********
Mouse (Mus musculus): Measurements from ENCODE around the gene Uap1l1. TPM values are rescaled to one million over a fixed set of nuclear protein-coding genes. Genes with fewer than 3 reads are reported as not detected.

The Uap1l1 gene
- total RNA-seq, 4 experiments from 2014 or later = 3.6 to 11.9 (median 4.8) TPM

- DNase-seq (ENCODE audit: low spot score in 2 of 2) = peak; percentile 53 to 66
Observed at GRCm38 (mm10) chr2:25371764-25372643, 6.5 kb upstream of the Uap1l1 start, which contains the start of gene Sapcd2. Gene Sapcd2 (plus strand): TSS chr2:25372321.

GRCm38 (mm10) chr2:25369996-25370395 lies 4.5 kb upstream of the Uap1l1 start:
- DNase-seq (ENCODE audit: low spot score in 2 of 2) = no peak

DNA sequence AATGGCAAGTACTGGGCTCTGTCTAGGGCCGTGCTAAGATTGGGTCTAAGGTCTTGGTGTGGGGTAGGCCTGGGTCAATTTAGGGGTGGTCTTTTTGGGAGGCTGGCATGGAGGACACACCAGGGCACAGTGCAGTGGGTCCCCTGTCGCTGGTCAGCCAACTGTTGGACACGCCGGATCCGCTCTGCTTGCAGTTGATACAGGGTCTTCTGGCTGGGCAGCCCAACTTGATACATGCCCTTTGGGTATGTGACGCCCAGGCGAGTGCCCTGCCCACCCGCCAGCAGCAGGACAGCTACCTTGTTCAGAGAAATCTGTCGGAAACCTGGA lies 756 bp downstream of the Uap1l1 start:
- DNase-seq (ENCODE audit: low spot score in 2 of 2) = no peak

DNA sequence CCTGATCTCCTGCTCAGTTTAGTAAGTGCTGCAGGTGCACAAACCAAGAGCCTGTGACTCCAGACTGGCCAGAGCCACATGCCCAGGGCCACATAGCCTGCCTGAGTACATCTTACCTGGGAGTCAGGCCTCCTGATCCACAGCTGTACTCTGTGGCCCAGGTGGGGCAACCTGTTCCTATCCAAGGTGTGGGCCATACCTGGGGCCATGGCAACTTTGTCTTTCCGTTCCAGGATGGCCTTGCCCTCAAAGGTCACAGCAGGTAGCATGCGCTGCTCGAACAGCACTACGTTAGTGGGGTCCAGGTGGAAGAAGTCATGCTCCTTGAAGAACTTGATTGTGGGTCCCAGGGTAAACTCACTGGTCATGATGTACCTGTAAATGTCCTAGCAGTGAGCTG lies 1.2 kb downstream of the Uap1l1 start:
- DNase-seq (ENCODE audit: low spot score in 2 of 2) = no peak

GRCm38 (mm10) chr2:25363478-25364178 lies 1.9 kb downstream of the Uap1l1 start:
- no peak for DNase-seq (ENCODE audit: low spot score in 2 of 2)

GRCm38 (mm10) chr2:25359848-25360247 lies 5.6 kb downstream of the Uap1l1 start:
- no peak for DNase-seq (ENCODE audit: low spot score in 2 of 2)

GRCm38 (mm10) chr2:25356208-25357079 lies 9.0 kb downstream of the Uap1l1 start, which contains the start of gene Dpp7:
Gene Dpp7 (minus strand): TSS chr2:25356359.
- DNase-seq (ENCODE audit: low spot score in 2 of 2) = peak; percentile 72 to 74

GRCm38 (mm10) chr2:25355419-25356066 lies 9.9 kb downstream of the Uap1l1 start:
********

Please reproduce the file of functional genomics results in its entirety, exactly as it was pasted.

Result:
Mouse (Mus musculus): Measurements from ENCODE around the gene Uap1l1. TPM values are rescaled to one million over a fixed set of nuclear protein-coding genes. Genes with fewer than 3 reads are reported as not detected.

The Uap1l1 gene
- total RNA-seq, 4 experiments from 2014 or later = 3.6 to 11.9 (median 4.8) TPM

- DNase-seq (ENCODE audit: low spot score in 2 of 2) = peak; percentile 53 to 66
Observed at GRCm38 (mm10) chr2:25371764-25372643, 6.5 kb upstream of the Uap1l1 start, which contains the start of gene Sapcd2. Gene Sapcd2 (plus strand): TSS chr2:25372321.

GRCm38 (mm10) chr2:25369996-25370395 lies 4.5 kb upstream of the Uap1l1 start:
- DNase-seq (ENCODE audit: low spot score in 2 of 2) = no peak

DNA sequence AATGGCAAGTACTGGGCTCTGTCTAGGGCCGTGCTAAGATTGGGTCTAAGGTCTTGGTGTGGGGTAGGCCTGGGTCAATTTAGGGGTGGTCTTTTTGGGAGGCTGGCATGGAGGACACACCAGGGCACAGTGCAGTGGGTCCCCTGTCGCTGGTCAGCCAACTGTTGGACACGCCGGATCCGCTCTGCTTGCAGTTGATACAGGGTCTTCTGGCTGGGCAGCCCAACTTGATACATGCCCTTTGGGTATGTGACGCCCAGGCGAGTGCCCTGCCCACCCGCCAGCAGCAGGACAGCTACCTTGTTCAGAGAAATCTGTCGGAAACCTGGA lies 756 bp downstream of the Uap1l1 start:
- DNase-seq (ENCODE audit: low spot score in 2 of 2) = no peak

DNA sequence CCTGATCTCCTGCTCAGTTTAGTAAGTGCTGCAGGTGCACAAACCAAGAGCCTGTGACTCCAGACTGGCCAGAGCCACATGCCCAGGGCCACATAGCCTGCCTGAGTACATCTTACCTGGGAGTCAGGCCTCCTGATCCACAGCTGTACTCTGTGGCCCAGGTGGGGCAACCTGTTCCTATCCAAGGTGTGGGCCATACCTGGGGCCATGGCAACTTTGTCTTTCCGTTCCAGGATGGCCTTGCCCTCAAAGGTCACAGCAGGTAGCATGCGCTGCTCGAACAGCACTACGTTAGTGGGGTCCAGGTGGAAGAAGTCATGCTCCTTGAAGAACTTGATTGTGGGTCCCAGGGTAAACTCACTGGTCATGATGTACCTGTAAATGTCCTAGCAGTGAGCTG lies 1.2 kb downstream of the Uap1l1 start:
- DNase-seq (ENCODE audit: low spot score in 2 of 2) = no peak

GRCm38 (mm10) chr2:25363478-25364178 lies 1.9 kb downstream of the Uap1l1 start:
- no peak for DNase-seq (ENCODE audit: low spot score in 2 of 2)

GRCm38 (mm10) chr2:25359848-25360247 lies 5.6 kb downstream of the Uap1l1 start:
- no peak for DNase-seq (ENCODE audit: low spot score in 2 of 2)

GRCm38 (mm10) chr2:25356208-25357079 lies 9.0 kb downstream of the Uap1l1 start, which contains the start of gene Dpp7:
Gene Dpp7 (minus strand): TSS chr2:25356359.
- DNase-seq (ENCODE audit: low spot score in 2 of 2) = peak; percentile 72 to 74

GRCm38 (mm10) chr2:25355419-25356066 lies 9.9 kb downstream of the Uap1l1 start: